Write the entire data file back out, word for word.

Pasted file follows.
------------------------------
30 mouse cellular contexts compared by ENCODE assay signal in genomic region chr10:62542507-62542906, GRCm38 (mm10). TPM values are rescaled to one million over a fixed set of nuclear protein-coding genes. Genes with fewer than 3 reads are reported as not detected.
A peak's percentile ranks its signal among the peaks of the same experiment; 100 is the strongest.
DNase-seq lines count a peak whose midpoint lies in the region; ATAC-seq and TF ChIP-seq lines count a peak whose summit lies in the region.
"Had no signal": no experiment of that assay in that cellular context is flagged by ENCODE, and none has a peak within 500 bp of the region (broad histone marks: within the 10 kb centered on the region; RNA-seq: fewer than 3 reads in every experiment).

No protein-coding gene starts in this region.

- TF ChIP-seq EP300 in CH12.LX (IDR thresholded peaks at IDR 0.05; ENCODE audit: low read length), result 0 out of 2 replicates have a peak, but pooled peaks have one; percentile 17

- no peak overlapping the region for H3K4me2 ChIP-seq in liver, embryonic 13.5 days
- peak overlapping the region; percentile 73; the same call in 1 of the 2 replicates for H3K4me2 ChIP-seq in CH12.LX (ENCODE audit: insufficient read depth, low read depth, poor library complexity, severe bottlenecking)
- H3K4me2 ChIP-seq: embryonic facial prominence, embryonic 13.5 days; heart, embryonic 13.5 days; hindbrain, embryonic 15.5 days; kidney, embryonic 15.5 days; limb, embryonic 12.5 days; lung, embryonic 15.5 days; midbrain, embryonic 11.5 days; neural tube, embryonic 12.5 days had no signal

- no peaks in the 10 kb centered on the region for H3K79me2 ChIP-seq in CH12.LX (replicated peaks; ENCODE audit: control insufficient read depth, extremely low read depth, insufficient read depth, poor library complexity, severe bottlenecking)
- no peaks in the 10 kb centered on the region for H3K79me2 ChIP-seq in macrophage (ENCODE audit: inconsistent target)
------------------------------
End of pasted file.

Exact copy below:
30 mouse cellular contexts compared by ENCODE assay signal in genomic region chr10:62542507-62542906, GRCm38 (mm10). TPM values are rescaled to one million over a fixed set of nuclear protein-coding genes. Genes with fewer than 3 reads are reported as not detected.
A peak's percentile ranks its signal among the peaks of the same experiment; 100 is the strongest.
DNase-seq lines count a peak whose midpoint lies in the region; ATAC-seq and TF ChIP-seq lines count a peak whose summit lies in the region.
"Had no signal": no experiment of that assay in that cellular context is flagged by ENCODE, and none has a peak within 500 bp of the region (broad histone marks: within the 10 kb centered on the region; RNA-seq: fewer than 3 reads in every experiment).

No protein-coding gene starts in this region.

- TF ChIP-seq EP300 in CH12.LX (IDR thresholded peaks at IDR 0.05; ENCODE audit: low read length), result 0 out of 2 replicates have a peak, but pooled peaks have one; percentile 17

- no peak overlapping the region for H3K4me2 ChIP-seq in liver, embryonic 13.5 days
- peak overlapping the region; percentile 73; the same call in 1 of the 2 replicates for H3K4me2 ChIP-seq in CH12.LX (ENCODE audit: insufficient read depth, low read depth, poor library complexity, severe bottlenecking)
- H3K4me2 ChIP-seq: embryonic facial prominence, embryonic 13.5 days; heart, embryonic 13.5 days; hindbrain, embryonic 15.5 days; kidney, embryonic 15.5 days; limb, embryonic 12.5 days; lung, embryonic 15.5 days; midbrain, embryonic 11.5 days; neural tube, embryonic 12.5 days had no signal

- no peaks in the 10 kb centered on the region for H3K79me2 ChIP-seq in CH12.LX (replicated peaks; ENCODE audit: control insufficient read depth, extremely low read depth, insufficient read depth, poor library complexity, severe bottlenecking)
- no peaks in the 10 kb centered on the region for H3K79me2 ChIP-seq in macrophage (ENCODE audit: inconsistent target)